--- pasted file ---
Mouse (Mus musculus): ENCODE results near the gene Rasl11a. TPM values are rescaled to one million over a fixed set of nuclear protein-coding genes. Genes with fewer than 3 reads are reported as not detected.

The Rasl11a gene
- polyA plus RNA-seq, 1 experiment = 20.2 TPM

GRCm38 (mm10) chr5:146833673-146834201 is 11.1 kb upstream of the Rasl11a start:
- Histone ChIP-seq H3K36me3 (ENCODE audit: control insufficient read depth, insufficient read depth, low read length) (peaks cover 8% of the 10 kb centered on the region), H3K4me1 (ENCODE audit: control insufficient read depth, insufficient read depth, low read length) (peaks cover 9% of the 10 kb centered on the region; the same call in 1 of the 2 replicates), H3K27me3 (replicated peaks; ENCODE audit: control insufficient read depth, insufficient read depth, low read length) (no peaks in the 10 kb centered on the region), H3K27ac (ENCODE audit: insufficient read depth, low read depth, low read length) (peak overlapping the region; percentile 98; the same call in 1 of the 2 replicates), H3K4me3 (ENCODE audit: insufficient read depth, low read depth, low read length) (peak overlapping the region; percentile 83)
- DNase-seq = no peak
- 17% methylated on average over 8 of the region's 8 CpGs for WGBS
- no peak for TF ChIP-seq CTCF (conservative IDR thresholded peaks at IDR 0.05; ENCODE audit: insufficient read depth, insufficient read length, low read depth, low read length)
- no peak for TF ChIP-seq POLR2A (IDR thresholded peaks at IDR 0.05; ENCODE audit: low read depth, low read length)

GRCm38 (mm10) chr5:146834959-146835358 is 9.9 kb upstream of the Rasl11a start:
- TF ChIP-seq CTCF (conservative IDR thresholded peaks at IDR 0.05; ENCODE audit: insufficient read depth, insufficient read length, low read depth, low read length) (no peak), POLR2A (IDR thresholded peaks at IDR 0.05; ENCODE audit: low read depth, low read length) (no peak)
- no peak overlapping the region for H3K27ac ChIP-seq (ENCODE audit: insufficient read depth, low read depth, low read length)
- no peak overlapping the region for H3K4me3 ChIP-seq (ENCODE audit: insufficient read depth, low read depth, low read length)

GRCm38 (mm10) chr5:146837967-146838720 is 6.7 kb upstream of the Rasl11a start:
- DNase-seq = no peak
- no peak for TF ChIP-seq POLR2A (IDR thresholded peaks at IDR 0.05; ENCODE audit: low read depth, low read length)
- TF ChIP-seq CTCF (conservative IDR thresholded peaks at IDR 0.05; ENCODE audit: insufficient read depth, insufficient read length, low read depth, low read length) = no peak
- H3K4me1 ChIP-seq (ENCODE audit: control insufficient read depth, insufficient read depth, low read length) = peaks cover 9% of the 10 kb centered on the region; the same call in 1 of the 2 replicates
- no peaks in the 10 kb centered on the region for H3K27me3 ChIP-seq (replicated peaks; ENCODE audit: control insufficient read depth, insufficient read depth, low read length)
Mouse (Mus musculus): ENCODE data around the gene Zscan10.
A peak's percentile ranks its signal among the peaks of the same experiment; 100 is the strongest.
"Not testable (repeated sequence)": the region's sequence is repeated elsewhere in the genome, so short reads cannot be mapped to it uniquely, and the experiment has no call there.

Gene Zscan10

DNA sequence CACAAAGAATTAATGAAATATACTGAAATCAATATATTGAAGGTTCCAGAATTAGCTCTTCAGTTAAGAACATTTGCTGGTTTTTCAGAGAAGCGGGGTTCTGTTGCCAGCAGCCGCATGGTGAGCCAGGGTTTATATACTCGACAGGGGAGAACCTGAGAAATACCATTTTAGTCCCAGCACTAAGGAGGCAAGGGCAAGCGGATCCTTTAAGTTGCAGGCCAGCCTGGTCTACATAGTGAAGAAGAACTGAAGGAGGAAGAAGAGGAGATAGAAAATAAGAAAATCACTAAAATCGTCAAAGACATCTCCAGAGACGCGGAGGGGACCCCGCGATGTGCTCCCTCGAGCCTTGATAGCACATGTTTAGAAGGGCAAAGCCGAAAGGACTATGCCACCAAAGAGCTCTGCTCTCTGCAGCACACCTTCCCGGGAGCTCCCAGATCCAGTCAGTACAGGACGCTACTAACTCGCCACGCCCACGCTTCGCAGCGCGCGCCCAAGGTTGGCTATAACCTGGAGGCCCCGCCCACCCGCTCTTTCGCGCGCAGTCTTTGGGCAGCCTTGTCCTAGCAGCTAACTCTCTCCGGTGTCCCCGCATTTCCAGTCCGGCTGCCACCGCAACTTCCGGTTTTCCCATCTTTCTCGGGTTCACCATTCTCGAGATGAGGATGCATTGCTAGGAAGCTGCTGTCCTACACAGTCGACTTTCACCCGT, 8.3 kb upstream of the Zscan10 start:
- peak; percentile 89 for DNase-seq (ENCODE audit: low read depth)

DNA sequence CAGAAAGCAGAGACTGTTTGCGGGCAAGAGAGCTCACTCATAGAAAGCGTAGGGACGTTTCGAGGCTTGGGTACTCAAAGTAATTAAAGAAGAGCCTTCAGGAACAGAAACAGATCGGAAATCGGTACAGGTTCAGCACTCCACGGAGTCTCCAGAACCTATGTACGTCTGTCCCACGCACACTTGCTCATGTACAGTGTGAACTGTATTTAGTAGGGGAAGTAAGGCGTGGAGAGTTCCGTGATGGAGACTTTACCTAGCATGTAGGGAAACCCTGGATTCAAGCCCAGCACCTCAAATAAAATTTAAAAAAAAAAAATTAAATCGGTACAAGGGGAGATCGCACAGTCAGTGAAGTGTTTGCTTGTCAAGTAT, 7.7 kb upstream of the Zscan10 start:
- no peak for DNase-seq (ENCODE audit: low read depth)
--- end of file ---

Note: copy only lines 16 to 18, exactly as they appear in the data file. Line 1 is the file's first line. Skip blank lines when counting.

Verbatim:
- no peak for TF ChIP-seq POLR2A (IDR thresholded peaks at IDR 0.05; ENCODE audit: low read depth, low read length)
- TF ChIP-seq CTCF (conservative IDR thresholded peaks at IDR 0.05; ENCODE audit: insufficient read depth, insufficient read length, low read depth, low read length) = no peak
- H3K4me1 ChIP-seq (ENCODE audit: control insufficient read depth, insufficient read depth, low read length) = peaks cover 9% of the 10 kb centered on the region; the same call in 1 of the 2 replicates